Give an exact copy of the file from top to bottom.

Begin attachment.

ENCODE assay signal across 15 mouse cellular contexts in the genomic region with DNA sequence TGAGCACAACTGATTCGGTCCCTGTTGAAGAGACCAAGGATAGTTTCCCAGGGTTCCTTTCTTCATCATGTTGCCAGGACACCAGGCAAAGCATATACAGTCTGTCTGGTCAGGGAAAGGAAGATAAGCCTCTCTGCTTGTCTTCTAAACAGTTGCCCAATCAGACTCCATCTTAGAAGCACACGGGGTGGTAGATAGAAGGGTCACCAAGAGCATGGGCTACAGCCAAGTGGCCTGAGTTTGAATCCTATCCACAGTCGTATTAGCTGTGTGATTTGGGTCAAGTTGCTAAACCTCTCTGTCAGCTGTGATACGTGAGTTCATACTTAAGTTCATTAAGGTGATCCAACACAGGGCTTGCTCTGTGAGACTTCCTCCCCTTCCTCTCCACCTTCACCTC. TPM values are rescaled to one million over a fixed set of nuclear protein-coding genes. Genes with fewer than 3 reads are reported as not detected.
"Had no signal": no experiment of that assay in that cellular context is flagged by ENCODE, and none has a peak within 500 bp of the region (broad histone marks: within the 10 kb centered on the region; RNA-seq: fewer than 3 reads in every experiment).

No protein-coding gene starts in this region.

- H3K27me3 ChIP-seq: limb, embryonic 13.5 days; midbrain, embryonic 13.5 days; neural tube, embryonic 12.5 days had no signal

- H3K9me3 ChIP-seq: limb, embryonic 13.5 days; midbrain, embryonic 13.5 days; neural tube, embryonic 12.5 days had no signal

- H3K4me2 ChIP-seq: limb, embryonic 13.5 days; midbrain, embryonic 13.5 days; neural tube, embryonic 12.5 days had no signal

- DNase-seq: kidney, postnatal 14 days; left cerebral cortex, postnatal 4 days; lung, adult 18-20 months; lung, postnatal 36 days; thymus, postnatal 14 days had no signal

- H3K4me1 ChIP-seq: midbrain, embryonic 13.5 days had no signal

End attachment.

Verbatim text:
ENCODE assay signal across 15 mouse cellular contexts in the genomic region with DNA sequence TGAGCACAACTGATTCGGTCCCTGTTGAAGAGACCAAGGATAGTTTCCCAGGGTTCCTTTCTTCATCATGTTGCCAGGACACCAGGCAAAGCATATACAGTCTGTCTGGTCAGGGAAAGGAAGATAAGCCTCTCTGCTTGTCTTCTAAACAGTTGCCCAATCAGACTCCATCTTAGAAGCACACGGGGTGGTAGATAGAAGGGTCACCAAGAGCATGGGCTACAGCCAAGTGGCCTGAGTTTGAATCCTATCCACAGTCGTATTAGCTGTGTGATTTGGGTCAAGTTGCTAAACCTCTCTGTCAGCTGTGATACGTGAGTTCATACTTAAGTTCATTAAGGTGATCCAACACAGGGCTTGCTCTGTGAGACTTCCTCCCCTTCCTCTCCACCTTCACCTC. TPM values are rescaled to one million over a fixed set of nuclear protein-coding genes. Genes with fewer than 3 reads are reported as not detected.
"Had no signal": no experiment of that assay in that cellular context is flagged by ENCODE, and none has a peak within 500 bp of the region (broad histone marks: within the 10 kb centered on the region; RNA-seq: fewer than 3 reads in every experiment).

No protein-coding gene starts in this region.

- H3K27me3 ChIP-seq: limb, embryonic 13.5 days; midbrain, embryonic 13.5 days; neural tube, embryonic 12.5 days had no signal

- H3K9me3 ChIP-seq: limb, embryonic 13.5 days; midbrain, embryonic 13.5 days; neural tube, embryonic 12.5 days had no signal

- H3K4me2 ChIP-seq: limb, embryonic 13.5 days; midbrain, embryonic 13.5 days; neural tube, embryonic 12.5 days had no signal

- DNase-seq: kidney, postnatal 14 days; left cerebral cortex, postnatal 4 days; lung, adult 18-20 months; lung, postnatal 36 days; thymus, postnatal 14 days had no signal

- H3K4me1 ChIP-seq: midbrain, embryonic 13.5 days had no signal